• How the business feels IT’s impact. Employees and consumers experience better usability, better accessibility and support, while enjoying increased information sharing and knowledge generation through a variety of collaboration tactics, all focused on unlocking hidden value.

Time-to-market Agility (TTMA). This metric characterizes IT’s ability to be flexible, responsive, and innovative in support of rapid business transformation necessitated by the business’s quest to maintain its competitive edge by being sensitive and reactive to fluid market conditions.

    • How the business and IT need to measure TTMA. There are two critical agility domains that need consideration:
        • IT is measured by faster integration of applications and information, speedier introductions of new applications, changes to existing ones, and rule updates
        • IT is measured by faster integration of applications and information, speedier introductions of new applications, changes to existing ones, and rule updates
        • IT needs to be able to meet rapidly changing business needs by applying new and/or innovative technology that keeps the firm competitive

Implementing Agility – The Myriad Tactics

The next natural question any CIO or CTO would ask is where to start since there is only so much budget, time, and risk that can be absorbed in a single year. At Adaptivity we encouraged our clients to dig deeper, so that we could help them understand the investment strategy required to enhance a relevant sense of agility per business unit.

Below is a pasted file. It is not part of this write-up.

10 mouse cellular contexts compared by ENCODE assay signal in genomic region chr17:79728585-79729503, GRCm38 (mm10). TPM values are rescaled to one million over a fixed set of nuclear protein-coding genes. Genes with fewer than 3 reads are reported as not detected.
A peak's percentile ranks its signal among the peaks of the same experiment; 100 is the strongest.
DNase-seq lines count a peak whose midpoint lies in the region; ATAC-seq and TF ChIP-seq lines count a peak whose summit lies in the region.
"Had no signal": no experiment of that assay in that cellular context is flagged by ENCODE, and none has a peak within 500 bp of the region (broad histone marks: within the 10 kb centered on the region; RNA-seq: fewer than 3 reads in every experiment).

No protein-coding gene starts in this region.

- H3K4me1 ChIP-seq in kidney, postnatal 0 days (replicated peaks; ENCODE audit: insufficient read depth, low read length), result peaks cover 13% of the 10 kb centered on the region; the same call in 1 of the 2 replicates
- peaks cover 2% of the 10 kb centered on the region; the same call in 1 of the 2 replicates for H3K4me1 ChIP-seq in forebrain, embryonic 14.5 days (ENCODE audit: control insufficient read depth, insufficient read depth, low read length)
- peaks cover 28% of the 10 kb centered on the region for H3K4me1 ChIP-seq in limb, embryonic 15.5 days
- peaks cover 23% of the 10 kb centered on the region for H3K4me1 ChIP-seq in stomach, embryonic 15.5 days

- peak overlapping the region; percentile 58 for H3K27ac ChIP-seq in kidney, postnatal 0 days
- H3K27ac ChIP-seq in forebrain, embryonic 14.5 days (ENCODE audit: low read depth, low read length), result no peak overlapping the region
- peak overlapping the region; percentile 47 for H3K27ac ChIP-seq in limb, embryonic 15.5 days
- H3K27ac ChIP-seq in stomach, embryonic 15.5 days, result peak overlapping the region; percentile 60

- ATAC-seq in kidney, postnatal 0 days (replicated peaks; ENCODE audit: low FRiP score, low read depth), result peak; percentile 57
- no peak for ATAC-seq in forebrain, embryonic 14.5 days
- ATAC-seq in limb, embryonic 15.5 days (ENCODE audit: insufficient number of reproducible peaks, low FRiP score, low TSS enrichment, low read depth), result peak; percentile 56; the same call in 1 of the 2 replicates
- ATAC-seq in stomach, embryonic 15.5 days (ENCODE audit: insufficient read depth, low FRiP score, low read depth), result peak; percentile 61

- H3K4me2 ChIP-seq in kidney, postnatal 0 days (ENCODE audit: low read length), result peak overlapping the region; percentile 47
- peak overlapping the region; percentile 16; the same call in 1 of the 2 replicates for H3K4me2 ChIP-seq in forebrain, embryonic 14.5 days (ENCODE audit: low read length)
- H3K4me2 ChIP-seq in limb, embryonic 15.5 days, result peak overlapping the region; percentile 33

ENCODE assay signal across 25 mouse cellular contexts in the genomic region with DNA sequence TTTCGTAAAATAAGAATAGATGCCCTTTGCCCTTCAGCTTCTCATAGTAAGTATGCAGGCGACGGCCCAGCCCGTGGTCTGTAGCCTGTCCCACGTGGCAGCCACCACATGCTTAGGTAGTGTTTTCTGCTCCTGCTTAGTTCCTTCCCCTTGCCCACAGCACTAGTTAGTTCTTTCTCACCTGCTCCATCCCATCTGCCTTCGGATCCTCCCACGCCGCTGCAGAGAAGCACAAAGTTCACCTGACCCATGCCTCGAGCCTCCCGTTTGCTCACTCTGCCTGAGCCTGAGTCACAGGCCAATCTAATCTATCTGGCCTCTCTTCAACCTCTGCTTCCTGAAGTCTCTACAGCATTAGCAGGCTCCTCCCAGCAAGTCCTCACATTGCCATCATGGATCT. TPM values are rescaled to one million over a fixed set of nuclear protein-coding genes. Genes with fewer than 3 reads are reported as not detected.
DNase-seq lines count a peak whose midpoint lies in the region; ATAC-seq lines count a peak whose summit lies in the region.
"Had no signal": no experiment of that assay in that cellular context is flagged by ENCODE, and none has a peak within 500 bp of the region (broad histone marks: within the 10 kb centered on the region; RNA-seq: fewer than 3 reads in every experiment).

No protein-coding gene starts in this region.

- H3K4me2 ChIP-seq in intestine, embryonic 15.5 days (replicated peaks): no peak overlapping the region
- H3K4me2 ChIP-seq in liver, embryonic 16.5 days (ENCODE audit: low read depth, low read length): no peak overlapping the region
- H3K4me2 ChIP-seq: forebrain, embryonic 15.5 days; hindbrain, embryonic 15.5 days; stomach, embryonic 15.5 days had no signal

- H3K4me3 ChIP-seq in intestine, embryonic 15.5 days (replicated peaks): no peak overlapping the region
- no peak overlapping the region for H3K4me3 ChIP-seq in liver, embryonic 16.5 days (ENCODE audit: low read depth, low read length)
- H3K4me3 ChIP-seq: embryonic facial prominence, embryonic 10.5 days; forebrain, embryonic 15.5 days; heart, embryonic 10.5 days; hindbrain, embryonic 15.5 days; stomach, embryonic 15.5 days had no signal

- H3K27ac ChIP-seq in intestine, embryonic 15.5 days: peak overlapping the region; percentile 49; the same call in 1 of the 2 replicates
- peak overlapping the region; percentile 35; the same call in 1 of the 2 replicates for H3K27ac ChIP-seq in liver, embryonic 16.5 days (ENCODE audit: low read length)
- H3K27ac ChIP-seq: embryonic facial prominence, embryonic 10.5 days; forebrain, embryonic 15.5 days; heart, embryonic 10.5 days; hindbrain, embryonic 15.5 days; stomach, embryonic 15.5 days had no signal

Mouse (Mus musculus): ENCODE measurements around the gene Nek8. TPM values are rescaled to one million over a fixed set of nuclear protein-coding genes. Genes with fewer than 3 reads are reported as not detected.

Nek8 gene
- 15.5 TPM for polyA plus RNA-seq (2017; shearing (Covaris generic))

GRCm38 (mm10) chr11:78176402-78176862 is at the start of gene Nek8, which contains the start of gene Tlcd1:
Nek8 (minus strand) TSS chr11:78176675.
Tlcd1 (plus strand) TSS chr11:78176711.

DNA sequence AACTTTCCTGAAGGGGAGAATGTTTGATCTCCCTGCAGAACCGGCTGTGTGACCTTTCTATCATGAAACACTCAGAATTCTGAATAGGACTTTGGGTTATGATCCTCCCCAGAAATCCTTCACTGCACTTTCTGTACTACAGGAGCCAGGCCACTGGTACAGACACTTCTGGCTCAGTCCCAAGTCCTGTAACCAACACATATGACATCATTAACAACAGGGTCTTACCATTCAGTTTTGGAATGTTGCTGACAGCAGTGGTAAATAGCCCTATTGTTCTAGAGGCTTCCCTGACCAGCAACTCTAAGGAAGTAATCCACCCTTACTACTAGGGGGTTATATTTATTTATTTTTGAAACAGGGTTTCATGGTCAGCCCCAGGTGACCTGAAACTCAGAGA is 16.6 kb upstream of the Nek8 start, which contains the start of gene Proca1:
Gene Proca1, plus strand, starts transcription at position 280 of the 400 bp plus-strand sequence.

Business Performance Agility Tactics. The tactics that can be used fall into several broad categories.  Each are important but will vary in need depending upon which part of the business value chain a business unit serves. The reason is simple:  other drivers such as risk and cost compete to varying degrees with agility. Since this comes down to investment, balanced choices must be made.

    • Use of IT. A significant “branding” issue by which IT is judged by the business and is often found lacking, making subsequent investment discussions more difficult.
        • Application Usability:  intuitive UI’s, flexible processes, sensible error handling
        • Environment/ Systems Usability:  investments in resiliency, seamless access across multiple systems
        • Accessibility / Use of External IT Resources:  includes comprehensive mobility and flexibility for partners and suppliers
        • Workflow Enablement:  turning batch processing and email intensive workflow into a distributed easy-to-use workflows
        • User Enablement:  user self-service in an enterprise application storefront
        • User Support:  proactive monitoring of potential or recurring problem areas for heavily used applications so that customer support is aware of these problems before the users start complaining; provides a seamless point of control, without cross-departmental finger pointing.
    • Information Leverage.  Comprehensive integrated search that includes structured and unstructured file search, along with seamless conference and workstream integration.
        • Information / Knowledge Sharing:  sharing and creation that minimizes redundancy and maximizes ease of use
        • Information Accessibility / Format Conversion:  with advent of big data analysis, the ability to push raw data and pull results becomes heightened